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Javascript Documentation

P: n/a
As an old-time C programmer, I'm used to placing program documentation
in the program. No problem there since it all goes away when the
executable is created. Using the same technique in Javascript though,
has the serious disadvantage that all your wonderful Doc has to be
downloaded and adds to the page loading overhead. So...I was
wondering how you all handle that situation.

Regards,
Kent Feiler
www.KentFeiler.com
Jul 23 '05 #1
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P: n/a
Kent Feiler wrote on 02 mei 2004 in comp.lang.javascript:
As an old-time C programmer, I'm used to placing program documentation
in the program. No problem there since it all goes away when the
executable is created. Using the same technique in Javascript though,
has the serious disadvantage that all your wonderful Doc has to be
downloaded and adds to the page loading overhead. So...I was
wondering how you all handle that situation.


On an asp server, you can remark serverside:

============= remarkable_js.asp =============

<script type="text/javascript">
var a = 1 //<% ' initializing a %>
a++ //<% ' incrementing a %>
alert(a) //<% ' showing the resulting value of a %>
</script>

the // allows local direct browser testing
--
Evertjan.
The Netherlands.
(Please change the x'es to dots in my emailaddress)
Jul 23 '05 #2

P: n/a
JRS: In article <3f********************************@4ax.com>, seen in
news:comp.lang.javascript, Kent Feiler <zz**@zzzz.com> posted at Sun, 2
May 2004 06:12:01 :
As an old-time C programmer, I'm used to placing program documentation
in the program. No problem there since it all goes away when the
executable is created. Using the same technique in Javascript though,
has the serious disadvantage that all your wonderful Doc has to be
downloaded and adds to the page loading overhead. So...I was
wondering how you all handle that situation.


I do not, since the comment in my stuff is intended to be seen.

However, here's a thought.

If you restrict your "excessive" commenting to start with, say, /// at
the beginning of each line, and restrict your HTML not to so start, then
you can easily have a little program that will strip excessive
commenting from your working master copy to make your distribution copy.

My editor preserves all whitespace; I have a batch file to remove
trailing whitespace from HTML files; I estimate that using it reduces my
average page size by o(1%), which for the trivial effort involved is
worthwhile.

Leading whitespace can be removed if <pre> ... </pre> is not used.

Such techniques can be extended.

--
John Stockton, Surrey, UK. ?@merlyn.demon.co.uk Turnpike v4.00 IE 4
<URL:http://jibbering.com/faq/> Jim Ley's FAQ for news:comp.lang.javascript
<URL:http://www.merlyn.demon.co.uk/js-index.htm> jscr maths, dates, sources.
<URL:http://www.merlyn.demon.co.uk/> TP/BP/Delphi/jscr/&c, FAQ items, links.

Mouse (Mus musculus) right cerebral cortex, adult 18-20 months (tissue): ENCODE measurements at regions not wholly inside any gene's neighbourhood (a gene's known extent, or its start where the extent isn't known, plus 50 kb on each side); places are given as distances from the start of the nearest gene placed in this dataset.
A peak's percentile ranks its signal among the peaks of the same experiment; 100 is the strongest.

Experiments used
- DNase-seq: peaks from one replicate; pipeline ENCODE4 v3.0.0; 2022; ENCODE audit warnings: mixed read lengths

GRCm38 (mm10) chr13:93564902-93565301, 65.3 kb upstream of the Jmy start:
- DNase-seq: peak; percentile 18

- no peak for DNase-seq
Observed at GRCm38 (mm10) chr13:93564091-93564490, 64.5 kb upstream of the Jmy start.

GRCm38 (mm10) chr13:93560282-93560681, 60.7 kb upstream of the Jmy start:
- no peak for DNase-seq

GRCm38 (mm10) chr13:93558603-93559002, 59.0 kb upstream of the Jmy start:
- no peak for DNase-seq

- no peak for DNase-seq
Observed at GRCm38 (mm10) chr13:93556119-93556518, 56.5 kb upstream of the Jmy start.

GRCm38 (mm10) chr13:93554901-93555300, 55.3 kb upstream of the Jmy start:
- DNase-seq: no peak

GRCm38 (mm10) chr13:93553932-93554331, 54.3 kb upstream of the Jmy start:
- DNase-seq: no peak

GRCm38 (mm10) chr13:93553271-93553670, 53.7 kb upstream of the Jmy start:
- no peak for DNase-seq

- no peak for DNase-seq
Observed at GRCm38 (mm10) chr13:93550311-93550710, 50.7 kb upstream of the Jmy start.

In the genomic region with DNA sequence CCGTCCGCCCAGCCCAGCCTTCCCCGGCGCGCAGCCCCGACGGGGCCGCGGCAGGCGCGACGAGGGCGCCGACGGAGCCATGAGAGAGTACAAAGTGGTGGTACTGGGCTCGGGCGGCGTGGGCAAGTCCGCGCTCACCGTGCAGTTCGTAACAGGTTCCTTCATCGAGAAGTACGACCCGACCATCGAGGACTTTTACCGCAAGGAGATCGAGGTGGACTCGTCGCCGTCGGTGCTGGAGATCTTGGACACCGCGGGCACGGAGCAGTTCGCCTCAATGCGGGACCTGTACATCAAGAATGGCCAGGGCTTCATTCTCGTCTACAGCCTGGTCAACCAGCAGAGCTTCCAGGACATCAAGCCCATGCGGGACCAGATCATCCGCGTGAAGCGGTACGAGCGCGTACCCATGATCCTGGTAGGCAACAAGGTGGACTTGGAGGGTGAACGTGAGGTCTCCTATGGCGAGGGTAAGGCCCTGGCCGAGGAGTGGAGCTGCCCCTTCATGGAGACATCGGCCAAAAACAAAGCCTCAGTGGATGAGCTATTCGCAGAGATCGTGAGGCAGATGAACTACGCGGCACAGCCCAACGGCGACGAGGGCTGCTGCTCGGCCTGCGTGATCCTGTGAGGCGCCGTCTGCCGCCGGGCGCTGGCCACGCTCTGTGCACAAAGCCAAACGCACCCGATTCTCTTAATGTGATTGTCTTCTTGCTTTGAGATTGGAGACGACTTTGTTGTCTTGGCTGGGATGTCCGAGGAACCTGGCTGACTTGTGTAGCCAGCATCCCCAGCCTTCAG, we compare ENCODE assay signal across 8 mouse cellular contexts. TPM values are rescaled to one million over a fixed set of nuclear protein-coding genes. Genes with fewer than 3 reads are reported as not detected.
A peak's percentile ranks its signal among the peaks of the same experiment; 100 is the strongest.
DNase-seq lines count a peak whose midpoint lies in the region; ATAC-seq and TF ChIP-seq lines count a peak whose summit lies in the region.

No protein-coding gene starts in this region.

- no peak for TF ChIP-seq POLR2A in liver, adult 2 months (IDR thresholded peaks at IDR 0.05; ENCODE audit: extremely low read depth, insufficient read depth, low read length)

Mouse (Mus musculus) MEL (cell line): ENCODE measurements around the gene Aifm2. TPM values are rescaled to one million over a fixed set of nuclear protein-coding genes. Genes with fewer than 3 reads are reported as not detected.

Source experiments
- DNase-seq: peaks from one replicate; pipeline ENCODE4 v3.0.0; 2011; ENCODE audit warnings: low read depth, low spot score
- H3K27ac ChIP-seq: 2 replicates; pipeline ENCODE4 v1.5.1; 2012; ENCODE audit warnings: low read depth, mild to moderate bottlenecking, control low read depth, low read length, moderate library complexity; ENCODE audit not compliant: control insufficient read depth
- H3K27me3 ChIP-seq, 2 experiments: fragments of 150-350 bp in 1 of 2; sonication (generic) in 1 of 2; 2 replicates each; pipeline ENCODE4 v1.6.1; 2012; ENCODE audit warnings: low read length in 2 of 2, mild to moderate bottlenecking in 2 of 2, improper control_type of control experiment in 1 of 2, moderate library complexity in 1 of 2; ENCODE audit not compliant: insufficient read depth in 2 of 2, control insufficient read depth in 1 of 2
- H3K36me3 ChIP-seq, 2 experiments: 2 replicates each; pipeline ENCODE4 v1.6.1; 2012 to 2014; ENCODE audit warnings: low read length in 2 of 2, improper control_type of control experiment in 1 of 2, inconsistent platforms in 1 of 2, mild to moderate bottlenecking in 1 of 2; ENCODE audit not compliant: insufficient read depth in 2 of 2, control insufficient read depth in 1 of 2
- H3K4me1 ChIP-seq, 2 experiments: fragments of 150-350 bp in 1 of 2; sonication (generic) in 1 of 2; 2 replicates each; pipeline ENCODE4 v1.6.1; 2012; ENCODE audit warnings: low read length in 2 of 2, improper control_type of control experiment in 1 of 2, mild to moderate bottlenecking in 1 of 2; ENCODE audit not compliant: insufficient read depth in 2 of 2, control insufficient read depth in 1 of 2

Jul 23 '05 #3

P: n/a
"Kent Feiler" <zz**@zzzz.com> wrote:
Using the same technique in Javascript though,
has the serious disadvantage that all your wonderful Doc has to be
downloaded and adds to the page loading overhead. So...I was
wondering how you all handle that situation.


I actually have 3 versions of each script that I have which I put up on my
website.

I have a local version which is liberally commented and has a lot of debug
statements and "assert" kind of statements.
After development is done and I've tested, I run a script which removes all
the debug code and any debug comments, which I mark with //DEBUG:

Then I upload to my website, and I have code like what you see at:
http://www.mattkruse.com/javascript/...st/source.html

This is full code, commented, and with documentation included in the source
file. This is meant for learning the interface and seeing how the code
works. In this example, the code is 24k - fairly hefty. Once a person is
familiar with the library and is ready to include it into their working
site, they download and use the "compact" version of the code:
http://www.mattkruse.com/javascript/...ct_source.html .
This has comments and whitespace removed, and is better for using in the
real-world situation where reducing js file size might be important because
it is _half_ the size.

I use a perl script which I wrote to do this. It's a messy hack, but it
works. In my local testing, I test with the compact version of the code to
make sure that nothing has been broken during the compression.

There are scripts and utilities out there to compress javascript by removing
whitespace and such - some searching will surely find one that fits your
needs.

--
Matt Kruse
Javascript Toolbox: http://www.mattkruse.com/javascript/
Jul 23 '05 #4

P: n/a
Kent Feiler wrote:
As an old-time C programmer, I'm used to placing program documentation
in the program. No problem there since it all goes away when the
executable is created. Using the same technique in Javascript though,
has the serious disadvantage that all your wonderful Doc has to be
downloaded and adds to the page loading overhead. So...I was
wondering how you all handle that situation.


I try to keep JSdoc[1] short and serve it unchanged for others to use the
source code if they want.
PointedEars
___________
[1] <http://pointedears.de/scripts/JSdoc/>
Jul 23 '05 #5

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